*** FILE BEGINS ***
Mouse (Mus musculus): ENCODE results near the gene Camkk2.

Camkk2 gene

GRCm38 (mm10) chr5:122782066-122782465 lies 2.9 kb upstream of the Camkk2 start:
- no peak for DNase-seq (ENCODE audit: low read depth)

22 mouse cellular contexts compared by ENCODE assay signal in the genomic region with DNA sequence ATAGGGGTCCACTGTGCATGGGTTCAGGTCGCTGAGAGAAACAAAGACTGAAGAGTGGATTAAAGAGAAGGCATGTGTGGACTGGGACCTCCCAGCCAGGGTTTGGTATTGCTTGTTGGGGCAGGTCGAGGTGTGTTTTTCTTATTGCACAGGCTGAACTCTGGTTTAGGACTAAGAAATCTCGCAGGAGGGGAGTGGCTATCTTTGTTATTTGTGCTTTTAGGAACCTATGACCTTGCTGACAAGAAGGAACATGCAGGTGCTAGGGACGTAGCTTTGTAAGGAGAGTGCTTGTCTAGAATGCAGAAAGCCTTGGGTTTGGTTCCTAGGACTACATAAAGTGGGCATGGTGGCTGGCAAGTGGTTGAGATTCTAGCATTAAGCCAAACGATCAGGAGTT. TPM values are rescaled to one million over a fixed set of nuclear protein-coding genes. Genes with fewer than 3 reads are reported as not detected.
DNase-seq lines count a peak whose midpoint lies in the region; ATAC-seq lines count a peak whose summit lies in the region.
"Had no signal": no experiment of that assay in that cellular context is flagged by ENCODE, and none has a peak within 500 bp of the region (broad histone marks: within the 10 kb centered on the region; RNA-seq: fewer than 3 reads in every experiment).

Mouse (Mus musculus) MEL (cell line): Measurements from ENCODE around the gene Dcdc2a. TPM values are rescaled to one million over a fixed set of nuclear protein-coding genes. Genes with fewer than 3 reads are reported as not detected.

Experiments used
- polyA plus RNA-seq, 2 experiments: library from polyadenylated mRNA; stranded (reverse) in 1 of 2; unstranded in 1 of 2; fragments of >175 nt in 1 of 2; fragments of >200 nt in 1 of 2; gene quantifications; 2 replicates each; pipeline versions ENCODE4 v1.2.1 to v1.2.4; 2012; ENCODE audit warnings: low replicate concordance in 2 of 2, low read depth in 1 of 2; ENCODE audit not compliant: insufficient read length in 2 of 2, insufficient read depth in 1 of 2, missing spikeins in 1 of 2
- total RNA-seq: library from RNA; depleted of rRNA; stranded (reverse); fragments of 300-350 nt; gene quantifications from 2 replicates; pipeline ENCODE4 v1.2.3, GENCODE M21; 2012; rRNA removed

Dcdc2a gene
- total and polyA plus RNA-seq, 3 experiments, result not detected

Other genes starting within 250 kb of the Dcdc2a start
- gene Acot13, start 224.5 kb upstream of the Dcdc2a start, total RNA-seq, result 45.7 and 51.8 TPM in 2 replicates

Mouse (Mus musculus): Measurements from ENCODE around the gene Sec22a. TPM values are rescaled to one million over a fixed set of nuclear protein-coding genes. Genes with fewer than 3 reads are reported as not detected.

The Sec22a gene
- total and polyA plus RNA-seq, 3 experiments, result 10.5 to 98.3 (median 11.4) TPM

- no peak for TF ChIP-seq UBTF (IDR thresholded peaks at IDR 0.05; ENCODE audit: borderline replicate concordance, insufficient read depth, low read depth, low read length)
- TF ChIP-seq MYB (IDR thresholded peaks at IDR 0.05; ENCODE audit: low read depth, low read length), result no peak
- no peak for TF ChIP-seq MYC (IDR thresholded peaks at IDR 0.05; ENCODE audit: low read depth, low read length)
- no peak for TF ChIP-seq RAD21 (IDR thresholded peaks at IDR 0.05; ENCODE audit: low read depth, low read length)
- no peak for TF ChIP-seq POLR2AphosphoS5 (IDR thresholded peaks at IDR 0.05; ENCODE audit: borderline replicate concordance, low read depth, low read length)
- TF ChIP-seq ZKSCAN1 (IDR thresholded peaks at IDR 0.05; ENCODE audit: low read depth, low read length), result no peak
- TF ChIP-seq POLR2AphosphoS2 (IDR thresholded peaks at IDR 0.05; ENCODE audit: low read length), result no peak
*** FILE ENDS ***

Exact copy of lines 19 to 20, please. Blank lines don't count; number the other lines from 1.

- no peak for TF ChIP-seq UBTF (IDR thresholded peaks at IDR 0.05; ENCODE audit: borderline replicate concordance, insufficient read depth, low read depth, low read length)
- TF ChIP-seq MYB (IDR thresholded peaks at IDR 0.05; ENCODE audit: low read depth, low read length), result no peak